2 Million Hectares Burnt For Palm Oil Plantations
With little over three weeks before the Paris climate conference it seems there is little coverage and discussion around the forest fires which have been burning relentlessly throughout Indonesia in the mainstream press.
Since July, Indonesia has lost over 2 million hectares of unspoilt rainforests and peatlands due to the widespread clearance of land to grow palm oil.
Many of the fires are being lit and fuelled by small farmers which are using slash and burn techniques to clear the land in an effort to plant the monoculture crop of palm oil.
Burning the rainforests is the quickest and cheapest way to decimate the land in an effort to prepare it for planting.
The head of the Global Carbon Project at the ‘Commonwealth Scientific and Industrial Research Organisation’ (CSIRO) in Australia, Pep Canadell, said the concentration of carbon dioxide in the atmosphere may have exceeded 400 parts per million for the first time in 2 million years, because of the 1 billion tonnes of carbon released by the fires in a two-month period. (1) The combination of dry conditions and deliberalty lit fires has created thousands of fires throughout Indonesian forests in Sumatra and Kalimantan in recent months.
These forest fires have become a regular occurrence in Indonesia. To put these fires in perspective, the most recent fires are contributing as much carbon to the atmosphere as the annual emissions of Germany and Japan, two of the largest economies, in just a few months. Considering this is a relatively small country (geographically) this trend is rather disturbing. (2)
It is not only the burning of rainforests and the release of vast quantities of methane and other greenhouse gases into the atmosphere, some of the most diverse and endangered ecosystems are being exploited and turned into monoculture wastelands.
This widespread deforestation for palm plantations in Indonesia and Malaysia has pushed many species to the edge of extinction. Elephants, Rhinos, orang-utans and tigers are being overlooked in man’s efforts to produce cheap palm oil used in a variety of products found at your local supermarket.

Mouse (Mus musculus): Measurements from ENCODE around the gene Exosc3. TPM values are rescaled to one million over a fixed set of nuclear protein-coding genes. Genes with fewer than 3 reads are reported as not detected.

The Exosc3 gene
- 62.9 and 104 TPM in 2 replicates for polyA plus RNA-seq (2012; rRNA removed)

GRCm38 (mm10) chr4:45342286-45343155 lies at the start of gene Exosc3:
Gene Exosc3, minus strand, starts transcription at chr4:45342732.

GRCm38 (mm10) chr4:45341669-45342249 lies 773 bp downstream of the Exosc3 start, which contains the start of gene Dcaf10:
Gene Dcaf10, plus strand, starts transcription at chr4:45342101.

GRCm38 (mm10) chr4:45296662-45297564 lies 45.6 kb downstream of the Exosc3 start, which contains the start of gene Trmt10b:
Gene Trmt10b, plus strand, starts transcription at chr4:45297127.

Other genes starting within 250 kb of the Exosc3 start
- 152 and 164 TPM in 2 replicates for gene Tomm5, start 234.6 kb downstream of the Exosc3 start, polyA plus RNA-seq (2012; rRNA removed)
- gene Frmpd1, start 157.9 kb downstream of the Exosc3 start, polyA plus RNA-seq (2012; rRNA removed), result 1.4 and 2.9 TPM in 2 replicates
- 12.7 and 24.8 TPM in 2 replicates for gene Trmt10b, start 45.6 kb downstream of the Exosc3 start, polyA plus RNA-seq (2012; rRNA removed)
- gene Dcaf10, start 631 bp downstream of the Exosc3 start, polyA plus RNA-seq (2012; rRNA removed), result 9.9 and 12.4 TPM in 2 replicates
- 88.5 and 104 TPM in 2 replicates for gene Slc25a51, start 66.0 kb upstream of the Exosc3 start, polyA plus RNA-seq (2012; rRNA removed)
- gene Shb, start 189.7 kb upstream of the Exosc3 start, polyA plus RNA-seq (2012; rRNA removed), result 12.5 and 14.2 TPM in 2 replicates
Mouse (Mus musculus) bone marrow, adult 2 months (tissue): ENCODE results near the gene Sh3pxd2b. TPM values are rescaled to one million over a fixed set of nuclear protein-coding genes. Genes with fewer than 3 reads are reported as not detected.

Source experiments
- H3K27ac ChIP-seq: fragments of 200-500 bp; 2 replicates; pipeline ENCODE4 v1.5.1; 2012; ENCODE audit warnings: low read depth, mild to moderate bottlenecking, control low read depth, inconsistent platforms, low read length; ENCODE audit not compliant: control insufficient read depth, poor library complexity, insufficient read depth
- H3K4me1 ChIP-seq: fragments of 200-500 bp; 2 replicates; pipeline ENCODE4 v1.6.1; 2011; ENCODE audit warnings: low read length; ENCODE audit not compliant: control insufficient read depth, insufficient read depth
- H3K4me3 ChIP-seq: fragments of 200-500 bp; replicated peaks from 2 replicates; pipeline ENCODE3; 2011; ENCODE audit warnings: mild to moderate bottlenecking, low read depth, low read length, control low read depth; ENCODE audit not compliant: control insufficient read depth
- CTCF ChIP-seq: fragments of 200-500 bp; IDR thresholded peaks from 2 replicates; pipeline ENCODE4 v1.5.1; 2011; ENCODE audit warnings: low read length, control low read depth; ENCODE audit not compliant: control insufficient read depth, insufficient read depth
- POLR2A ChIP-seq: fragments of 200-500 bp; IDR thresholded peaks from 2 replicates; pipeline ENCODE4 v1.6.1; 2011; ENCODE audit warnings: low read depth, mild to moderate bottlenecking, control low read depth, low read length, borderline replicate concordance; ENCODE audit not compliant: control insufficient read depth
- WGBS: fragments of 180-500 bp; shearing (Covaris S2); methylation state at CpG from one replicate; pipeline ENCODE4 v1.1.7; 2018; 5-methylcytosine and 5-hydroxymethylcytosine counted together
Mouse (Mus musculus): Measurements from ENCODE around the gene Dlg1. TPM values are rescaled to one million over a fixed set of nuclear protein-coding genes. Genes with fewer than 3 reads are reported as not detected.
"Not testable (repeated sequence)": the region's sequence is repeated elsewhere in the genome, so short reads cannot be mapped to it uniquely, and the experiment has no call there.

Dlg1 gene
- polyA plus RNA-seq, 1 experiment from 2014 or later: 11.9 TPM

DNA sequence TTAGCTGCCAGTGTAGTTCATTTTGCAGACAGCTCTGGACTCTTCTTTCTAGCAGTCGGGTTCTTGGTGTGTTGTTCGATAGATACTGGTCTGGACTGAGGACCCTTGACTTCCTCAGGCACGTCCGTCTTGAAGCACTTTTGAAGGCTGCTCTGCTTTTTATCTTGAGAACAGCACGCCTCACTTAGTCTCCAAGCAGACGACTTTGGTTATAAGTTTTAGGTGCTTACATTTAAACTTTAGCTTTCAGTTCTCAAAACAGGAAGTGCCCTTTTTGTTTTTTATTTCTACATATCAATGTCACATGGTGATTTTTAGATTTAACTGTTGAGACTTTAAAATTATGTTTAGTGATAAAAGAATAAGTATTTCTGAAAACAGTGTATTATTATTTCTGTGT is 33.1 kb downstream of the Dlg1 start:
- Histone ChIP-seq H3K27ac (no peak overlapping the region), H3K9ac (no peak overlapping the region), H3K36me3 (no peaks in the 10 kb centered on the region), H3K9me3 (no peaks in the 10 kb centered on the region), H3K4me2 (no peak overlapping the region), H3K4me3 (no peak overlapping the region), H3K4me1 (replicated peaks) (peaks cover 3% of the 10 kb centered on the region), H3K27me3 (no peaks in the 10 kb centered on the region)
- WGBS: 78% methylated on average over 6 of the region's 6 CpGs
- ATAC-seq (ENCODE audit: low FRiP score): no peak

So What Is Palm Oil?
Palm oil is produced from Oil Palm which grows particularly well in the tropics. Tree Palm oil is now the most widely used vegetable oil on the planet, accounting for 65 per cent of all vegetable oil traded internationally.
Palm oil is a common ingredient of margarines, biscuits, breads, breakfast cereals, instant noodles, shampoos, lipsticks, candles, detergents, chocolates and ice creams. The list of products that rely on the unique properties of palm oil is long, with one estimate suggesting that about a half of all packaged items found in supermarkets contain it.
The palm fruit yields two distinct oils – palm oil and palm kernel oil. Palm oil is extracted from the pulp of the fruit, is edible and used primarily in food products. Palm kernel oil is extracted from the seed of the fruit and is used mainly in the manufacture of soaps and cosmetics, while palm kernel expeller (PKE) is used as a feed for livestock and as biofuel for generating electricity. (3)
Palm Oil Production Expected to Double By 2020
The really scary thing is that it is estimated by 2020, that the use of palm oil is expected to double, as the world’s population increases and as people – especially in countries like China and India – become more affluent and consume more manufactured goods containing palm oil.
Palm oil is an edible vegetable oil, high in saturated fats, grown mainly in tropical countries but mainly in Indonesia and Malaysia, which accounts for 85% of global palm oil production.
How do I know if a product contains palm oil?
The regulations for food labelling vary from country to country. A new EU law on the provision of food information to consumers was adopted by the Council of the European Union on September 29th, 2011.
Under the new legislation, which applies to all member states of the European Union, the types of vegetable oil used in food products must be stated explicitly on the label.
This means that manufacturers will no longer be able to hide palm oil in their ingredients under the generic term ‘vegetable oil’. This law came into effect on December 13th 2014.
In Australia and New Zealand, there is currently no obligation under law to list palm oil on food ingredient lists—the generic term ‘vegetable oil’ may be used. The proposed Food Standards Amendment (Truth in Labelling—Palm Oil) Bill 2011 has not been passed into law.
In the US, food labelling regulations (Code of Federal Regulations Title 21) state that ingredients shall be listed by common or usual name. Blends of vegetable oils may be listed as ‘blend of vegetable oils’, followed by the common or usual name of each individual oil in parentheses.
If each oil in the blend is completely hydrogenated, the term ‘hydrogenated vegetable oil’ is followed by the common or usual name of each individual oil in parentheses, e.g. ‘hydrogenated vegetable oil (soybean, cottonseed, and palm oils)’. (4)
As a general rule of thumb components of a product – colourings, flavourings, emulsifiers and humectants – are commonly palm oil derived. A quick test – if the saturated fat content is around 50% the likelihood of the vegetable oil being palm is high.